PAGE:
If you dip into any Brain Pickings column, you’ll enter a world of art, literature, music, and culture that will lead you back to previous columns and through a wide array of books, music, paintings, and other repositories of beauty and human passion. Popova’s strength is her ability to make connections among and across disciplines. One recent column, for example, includes a video that pairs a fragment about trees from Herman Hesse’s journals with a video tour of the Royal Botanic Gardens at Kew, and then links up with other writing about trees by Pablo Neruda, Mary Oliver, and John Muir. (The video was filmed for an episode of Wander—a series featuring “walks through beautiful spaces accompanied by the world’s favorite voices” created by filmmaker Beau Kerouac to allow quarantined people to virtually tour the world’s parks and cultural institutions. (Visit here)

I also want to recommend another Popova column, “Rebecca Solnit on Hope in Dark Times, Resisting the Defeatism of Easy Despair, and What Victory Really Means for Movements of Social Change” (visit here). I found Solnit’s book Hope in the Dark: Untold Histories, Wild Possibilities (Haymarket Books 2016) a source of solace following the 2016 election and have returned to it since the pandemic began.

In some ways, Neruda’s poem almost seems to anticipate the situation the world finds itself in now—a time of worldwide quiet and keeping-still that is unprecedented in modern times for our species. These lines really resonate:

we would all be together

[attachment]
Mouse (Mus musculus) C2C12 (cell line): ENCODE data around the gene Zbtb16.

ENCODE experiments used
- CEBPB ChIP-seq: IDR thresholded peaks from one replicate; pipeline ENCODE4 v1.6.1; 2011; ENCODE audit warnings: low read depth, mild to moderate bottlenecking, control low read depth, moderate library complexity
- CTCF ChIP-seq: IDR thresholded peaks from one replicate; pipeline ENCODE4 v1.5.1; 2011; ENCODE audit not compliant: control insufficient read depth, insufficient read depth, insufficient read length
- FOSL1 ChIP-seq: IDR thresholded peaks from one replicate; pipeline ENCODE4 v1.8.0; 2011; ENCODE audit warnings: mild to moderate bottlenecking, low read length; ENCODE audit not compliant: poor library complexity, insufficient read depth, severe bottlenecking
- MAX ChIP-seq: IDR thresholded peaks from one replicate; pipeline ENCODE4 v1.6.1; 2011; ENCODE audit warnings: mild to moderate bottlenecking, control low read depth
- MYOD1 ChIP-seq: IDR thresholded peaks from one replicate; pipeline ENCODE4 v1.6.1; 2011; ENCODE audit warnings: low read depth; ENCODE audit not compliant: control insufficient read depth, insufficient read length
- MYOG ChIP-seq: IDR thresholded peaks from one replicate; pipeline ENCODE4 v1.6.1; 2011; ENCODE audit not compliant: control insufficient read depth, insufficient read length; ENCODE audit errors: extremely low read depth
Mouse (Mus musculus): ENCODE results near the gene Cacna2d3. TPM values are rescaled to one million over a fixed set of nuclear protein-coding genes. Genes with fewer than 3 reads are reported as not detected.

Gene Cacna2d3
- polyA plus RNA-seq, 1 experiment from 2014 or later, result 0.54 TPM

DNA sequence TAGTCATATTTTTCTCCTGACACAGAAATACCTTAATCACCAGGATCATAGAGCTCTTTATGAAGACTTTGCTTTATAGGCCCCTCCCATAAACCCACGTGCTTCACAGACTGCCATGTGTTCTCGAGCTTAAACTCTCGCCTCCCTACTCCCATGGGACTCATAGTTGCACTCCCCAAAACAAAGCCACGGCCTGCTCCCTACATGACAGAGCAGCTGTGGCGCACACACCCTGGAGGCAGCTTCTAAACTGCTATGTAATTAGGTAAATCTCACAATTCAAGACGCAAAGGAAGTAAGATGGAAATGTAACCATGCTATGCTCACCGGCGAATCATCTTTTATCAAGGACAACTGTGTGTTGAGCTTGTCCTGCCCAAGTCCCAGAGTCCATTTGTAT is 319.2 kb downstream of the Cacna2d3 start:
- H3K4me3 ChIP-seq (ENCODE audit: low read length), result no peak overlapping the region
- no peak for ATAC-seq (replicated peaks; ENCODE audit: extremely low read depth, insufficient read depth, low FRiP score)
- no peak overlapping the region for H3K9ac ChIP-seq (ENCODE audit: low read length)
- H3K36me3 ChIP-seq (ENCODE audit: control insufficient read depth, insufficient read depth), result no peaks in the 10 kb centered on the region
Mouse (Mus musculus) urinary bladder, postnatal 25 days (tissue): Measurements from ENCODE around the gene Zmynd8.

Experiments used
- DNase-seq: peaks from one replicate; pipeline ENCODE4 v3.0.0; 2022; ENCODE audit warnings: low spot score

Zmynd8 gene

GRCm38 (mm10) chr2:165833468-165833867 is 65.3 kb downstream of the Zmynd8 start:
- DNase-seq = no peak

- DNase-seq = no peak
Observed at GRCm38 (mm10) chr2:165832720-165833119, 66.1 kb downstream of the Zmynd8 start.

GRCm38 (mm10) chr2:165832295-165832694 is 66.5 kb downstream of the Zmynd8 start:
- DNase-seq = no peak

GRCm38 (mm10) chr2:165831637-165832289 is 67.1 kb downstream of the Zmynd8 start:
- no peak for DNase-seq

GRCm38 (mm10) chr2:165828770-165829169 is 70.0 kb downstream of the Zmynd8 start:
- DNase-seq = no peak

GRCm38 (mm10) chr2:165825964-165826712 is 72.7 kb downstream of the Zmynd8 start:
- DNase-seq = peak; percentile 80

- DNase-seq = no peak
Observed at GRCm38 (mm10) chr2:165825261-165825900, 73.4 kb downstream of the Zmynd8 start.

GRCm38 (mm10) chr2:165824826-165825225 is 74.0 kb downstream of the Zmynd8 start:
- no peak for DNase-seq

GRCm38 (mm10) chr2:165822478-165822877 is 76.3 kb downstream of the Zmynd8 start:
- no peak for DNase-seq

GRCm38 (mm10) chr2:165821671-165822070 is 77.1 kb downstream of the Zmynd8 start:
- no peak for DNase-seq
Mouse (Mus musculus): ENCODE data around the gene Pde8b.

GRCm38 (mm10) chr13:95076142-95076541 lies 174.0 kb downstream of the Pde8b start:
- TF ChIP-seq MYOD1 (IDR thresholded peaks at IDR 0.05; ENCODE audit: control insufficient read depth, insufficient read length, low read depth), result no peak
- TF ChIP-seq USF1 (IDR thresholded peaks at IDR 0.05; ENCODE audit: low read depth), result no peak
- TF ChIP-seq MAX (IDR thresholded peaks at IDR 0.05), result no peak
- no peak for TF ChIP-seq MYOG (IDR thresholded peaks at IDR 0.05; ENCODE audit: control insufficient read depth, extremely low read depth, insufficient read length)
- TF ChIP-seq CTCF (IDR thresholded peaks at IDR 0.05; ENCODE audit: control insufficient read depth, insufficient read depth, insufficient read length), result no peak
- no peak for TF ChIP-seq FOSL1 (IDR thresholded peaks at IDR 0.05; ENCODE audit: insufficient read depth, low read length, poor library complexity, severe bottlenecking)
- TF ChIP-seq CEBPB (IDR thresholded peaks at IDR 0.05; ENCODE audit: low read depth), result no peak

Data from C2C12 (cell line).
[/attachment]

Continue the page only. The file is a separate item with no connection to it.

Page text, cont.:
in a sudden strangeness.

That’s more or less where we are now, right? Our enforced separation is something we are all in together; in a way, people have never been so collectively aligned before. In Neruda’s vision, the great silence is restorative, and the men who normally foment “green wars” instead spend their time hanging out in the shade. Extrapolating to our situation, war has not been occupying the headlines as much recently—one silver lining—and maybe we are also learning to slow down and allow silence to disrupt the entrenched cycle of busyness and anxiety that defined our lives before COVID. In Neruda’s poem, some disruptions—especially when they are disruptions of a disruptive way of living—can be positive, breaking the vicious cycle of “this sadness / of never understanding ourselves / and of threatening ourselves with death.” Sometimes silence is a good thing then. Instead of representing death, it can represent an opportunity for reflection, rest, and regeneration the way winter presages and actually creates the conditions for spring. Maybe it’s wishful thinking to suggest that anything good can come out of the pandemic, but I sometimes hope this global “pause” might end up teaching us a few things about the value of family and friends and interpersonal kindness, and about just—slowing down. Learning to live with less efficiency. With less, period. Even if you don’t believe that, I hope that reading Neruda’s poem and Maria Popova’s Brain Pickings columns will give you some comfort during this oddly quiet, challenging time.